This cute little boy is curiously playing in front of the mirror.
Kids love to play in front of the mirror. When we are young, we usually see our selves facing it and curiously asking why the reflection looks like us. Just like this cute little boy who was seen curiously staring himself at a big mirror inside the mall.
As you can see in the clip, this little angel was staring at her reflection in the mirror. Later, he went at the back of the mirror that looks like he’s checking something behind it.
Probably, he is curious if who’s the reflection or if there’s a kid at the back of the mirror that looks like him. But one thing is for sure, he looks so curiously cute!
According to studies, children can reliably recognize themselves in a mirror at around the age of 18 months and most of the toddlers are able to understand this concept by the age of 2 years old.
Dr. Ginni Mansberg, author and resident doctor on Channel 7’s Sunrise program explained that while there are developmental benefits of mirror play parents should just take the time to enjoy the way their babies and toddlers interact with reflective surfaces.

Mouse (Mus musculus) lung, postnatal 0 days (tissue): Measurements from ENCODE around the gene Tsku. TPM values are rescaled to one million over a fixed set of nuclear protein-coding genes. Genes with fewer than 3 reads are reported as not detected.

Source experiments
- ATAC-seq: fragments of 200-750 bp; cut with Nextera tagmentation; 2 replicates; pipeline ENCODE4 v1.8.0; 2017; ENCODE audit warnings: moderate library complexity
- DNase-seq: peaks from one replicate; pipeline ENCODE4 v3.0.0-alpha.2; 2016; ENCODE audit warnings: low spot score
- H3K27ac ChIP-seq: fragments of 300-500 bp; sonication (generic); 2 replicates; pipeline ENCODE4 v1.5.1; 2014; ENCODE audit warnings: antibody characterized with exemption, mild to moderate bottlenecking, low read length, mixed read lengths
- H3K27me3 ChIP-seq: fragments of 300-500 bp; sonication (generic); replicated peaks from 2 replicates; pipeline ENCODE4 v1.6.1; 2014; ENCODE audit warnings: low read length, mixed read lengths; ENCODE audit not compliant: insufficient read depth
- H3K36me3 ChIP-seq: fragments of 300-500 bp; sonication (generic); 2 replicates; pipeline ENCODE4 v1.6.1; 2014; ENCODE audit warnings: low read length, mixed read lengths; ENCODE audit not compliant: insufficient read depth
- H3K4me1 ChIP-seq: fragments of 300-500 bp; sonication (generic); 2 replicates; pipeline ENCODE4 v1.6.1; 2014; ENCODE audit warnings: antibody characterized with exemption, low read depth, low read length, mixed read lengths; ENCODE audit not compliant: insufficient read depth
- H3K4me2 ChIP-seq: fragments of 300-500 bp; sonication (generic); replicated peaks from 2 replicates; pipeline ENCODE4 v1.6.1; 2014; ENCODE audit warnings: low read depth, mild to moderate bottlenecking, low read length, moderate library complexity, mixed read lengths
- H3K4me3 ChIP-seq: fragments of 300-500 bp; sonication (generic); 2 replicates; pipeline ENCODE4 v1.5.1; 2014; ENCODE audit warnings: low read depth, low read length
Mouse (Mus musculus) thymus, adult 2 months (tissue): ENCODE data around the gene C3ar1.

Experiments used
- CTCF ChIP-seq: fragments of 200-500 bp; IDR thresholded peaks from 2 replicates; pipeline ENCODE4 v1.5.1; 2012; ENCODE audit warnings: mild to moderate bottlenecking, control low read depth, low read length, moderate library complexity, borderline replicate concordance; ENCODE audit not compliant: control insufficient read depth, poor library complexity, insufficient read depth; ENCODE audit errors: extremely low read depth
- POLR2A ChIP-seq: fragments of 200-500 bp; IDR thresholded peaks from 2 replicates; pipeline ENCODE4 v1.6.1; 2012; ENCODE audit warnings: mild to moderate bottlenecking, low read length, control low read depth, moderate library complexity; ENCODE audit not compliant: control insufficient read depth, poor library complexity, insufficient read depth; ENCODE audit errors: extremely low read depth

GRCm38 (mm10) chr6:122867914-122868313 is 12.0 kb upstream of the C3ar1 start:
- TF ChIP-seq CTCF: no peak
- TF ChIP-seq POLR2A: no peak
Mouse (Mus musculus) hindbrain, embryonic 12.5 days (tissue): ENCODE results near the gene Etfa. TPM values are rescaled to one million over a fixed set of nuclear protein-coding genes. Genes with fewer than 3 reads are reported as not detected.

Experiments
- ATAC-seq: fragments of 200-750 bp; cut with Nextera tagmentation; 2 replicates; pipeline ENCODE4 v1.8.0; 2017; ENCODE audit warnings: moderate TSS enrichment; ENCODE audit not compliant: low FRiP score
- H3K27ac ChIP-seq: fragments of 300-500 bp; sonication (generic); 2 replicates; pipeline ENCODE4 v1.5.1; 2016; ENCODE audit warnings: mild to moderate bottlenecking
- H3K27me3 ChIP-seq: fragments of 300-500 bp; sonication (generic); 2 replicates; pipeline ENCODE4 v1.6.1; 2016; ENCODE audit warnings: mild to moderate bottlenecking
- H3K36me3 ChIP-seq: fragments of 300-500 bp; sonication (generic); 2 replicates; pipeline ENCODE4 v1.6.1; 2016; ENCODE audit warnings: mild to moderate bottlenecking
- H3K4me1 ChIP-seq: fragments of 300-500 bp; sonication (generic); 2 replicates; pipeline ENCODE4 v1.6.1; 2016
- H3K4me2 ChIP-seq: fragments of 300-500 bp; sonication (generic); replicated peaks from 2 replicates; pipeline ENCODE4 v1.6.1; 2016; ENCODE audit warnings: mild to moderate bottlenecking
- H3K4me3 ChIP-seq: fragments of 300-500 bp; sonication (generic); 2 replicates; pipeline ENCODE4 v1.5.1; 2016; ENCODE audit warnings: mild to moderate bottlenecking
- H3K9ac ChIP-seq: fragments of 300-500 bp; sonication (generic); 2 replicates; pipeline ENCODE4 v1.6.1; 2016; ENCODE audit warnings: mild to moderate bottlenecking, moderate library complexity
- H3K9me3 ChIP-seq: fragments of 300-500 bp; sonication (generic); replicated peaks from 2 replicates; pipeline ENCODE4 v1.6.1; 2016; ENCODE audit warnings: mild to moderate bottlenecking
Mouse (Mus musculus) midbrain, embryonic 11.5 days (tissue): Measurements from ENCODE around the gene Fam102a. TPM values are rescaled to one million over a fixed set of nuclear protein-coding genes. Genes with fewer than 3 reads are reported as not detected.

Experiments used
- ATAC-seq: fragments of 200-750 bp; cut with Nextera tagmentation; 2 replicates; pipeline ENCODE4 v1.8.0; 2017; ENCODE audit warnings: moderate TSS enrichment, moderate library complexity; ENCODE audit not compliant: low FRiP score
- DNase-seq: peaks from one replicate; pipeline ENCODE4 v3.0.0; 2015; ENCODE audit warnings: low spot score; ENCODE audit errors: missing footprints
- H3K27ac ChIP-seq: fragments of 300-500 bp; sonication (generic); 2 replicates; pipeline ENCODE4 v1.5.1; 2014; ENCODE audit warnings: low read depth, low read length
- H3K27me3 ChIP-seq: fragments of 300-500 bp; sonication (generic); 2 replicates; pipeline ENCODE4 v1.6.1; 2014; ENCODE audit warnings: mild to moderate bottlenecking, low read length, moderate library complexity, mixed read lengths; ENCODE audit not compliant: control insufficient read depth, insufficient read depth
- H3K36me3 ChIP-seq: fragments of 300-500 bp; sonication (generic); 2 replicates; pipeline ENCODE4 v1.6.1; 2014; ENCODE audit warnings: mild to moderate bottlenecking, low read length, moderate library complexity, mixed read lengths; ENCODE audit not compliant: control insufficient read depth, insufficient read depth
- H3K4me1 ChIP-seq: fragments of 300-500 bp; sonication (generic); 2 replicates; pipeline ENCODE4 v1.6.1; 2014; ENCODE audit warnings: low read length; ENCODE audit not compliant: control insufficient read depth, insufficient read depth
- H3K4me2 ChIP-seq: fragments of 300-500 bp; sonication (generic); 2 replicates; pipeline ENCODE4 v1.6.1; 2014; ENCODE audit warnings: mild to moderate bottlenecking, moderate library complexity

“Watching a toddler look at themselves is just a lovely thing for you to do. Doing it with them makes it fun, interactive and can provide an opportunity for unstructured play. Unstructured play is categorized as play with no specific learning objective and its benefits can include protecting children from the effects of stress and, importantly, allowing parents to engage fully with their children,” she said.
Parents love to play with their kids in front of the mirror but this isn’t really games at all. This is just an opportunity to laugh with one another, trying to make funny faces and encouraging the child to imitate them.
“Mirror play is a great way to get kids to engage by themselves away from a device,” says Dr. Ginni.
Dr. Suzy Green, Clinical and Coaching Psychologist, and the founder of The Positivity Institute said that playing in front of a mirror helps with the development of self-awareness, something that is rare in the animal world.
“Monkeys, apes, dolphins, and elephants are the only other animals that have self-awareness,” she said.
“Research also suggests mirror play can aid reading ability and build motor skills as they observe themselves,” she added.
Dr. Ginni stressed that aside from the fun, the most important aspect of this is the interaction that will help the child’s development.
“The biggest thing is that you’re spending time playing with your child in an unstructured way.”
Watch the video below:
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Posted by Vincent Pouliot on Sunday, June 17, 2018
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